How do you use the elements and principles of design to reinforce the science in your art?
The study of Physics is ancient and I wanted to use color to express its early origins. I’ve included a raw linen base, dyed textiles that suggest the colors of antiquity. The work is created with silks, cottons, lace and blackboard paint for obvious reasons. There are blackboards everywhere at Fermilab.
The format and size are important to me. The pieces are human size. Physics deals with scales that are both infinitesimal and cosmic but I wanted to use the size of the art to invite the viewer into the subject matter: to make it more approachable. It’s the difference between a huge public mural created during the Renaissance in the city states of Italy or the more personal scale of books created in Northern Europe.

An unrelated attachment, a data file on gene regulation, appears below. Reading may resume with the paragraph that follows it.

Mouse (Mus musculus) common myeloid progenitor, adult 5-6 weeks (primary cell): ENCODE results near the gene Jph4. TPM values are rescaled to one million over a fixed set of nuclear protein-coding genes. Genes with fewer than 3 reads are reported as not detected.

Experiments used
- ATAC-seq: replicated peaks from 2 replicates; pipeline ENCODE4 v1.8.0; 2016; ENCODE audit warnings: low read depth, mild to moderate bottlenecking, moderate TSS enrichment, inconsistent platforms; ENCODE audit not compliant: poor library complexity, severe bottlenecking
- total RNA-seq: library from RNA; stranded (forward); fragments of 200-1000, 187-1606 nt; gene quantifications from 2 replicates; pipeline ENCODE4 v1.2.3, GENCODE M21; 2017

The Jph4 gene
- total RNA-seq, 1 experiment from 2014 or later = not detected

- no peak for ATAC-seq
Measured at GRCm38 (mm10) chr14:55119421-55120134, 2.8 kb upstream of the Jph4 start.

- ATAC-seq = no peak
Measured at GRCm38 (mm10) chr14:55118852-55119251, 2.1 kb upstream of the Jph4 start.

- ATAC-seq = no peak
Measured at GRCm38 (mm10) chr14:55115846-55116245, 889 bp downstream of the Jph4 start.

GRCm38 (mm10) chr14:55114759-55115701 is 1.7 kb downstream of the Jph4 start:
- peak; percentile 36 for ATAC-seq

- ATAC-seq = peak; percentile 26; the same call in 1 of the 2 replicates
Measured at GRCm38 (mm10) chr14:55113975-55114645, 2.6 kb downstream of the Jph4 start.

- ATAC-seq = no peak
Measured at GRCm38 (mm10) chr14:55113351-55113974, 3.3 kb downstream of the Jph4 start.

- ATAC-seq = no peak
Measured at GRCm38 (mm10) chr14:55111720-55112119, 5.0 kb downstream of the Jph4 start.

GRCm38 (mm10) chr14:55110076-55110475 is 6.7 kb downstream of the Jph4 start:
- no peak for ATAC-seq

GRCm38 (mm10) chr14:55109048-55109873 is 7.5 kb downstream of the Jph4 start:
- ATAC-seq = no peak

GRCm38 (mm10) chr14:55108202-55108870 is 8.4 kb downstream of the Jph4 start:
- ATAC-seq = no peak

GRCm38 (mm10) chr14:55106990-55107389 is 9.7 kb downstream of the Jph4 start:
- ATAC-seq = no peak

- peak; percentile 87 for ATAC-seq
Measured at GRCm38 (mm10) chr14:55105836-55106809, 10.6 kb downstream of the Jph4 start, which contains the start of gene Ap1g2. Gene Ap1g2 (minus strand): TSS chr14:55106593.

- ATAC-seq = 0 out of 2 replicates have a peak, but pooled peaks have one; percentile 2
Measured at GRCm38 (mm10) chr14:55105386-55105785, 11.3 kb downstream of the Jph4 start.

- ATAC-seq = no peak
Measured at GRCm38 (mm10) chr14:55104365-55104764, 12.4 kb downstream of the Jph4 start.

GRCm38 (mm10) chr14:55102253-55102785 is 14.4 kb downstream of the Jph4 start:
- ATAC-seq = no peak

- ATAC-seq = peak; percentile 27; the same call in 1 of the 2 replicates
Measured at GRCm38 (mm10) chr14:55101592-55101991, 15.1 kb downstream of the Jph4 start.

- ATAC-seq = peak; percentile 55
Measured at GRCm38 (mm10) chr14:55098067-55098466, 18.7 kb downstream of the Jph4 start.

I chose a grid format not only to visually anchor the work but to hint at the graphs used in analyzing data. I included the history of particle discoveries, the measurements necessary for observations by referencing books…graphs and blackboards. The books are loosely sewn together with silver thread but do not look like completely finished books… this suggests the unfinished business of scientific inquiry.
I also use a lot of time consuming hand processes in making the pieces: beading, embroidery and hand sewing. In the piece “Nuts and Bolts” is a beaded time line suggesting a sort of royal road to the discovery of particles. Historically, beading and hand embroidery were used on the clothing of royalty and the wealthy. Using these sorts of processes to create the art elevates the subject matter.
Science is driven by new discoveries. Are you worried any of your work will become obsolete?
The Standard Model of particle physics has been hugely successful in predicting particles, including the Higgs Boson whose existence was experimentally confirmed in 2012. However, after years of correctly predicting particles, physicists know the standard model does not tell the complete story.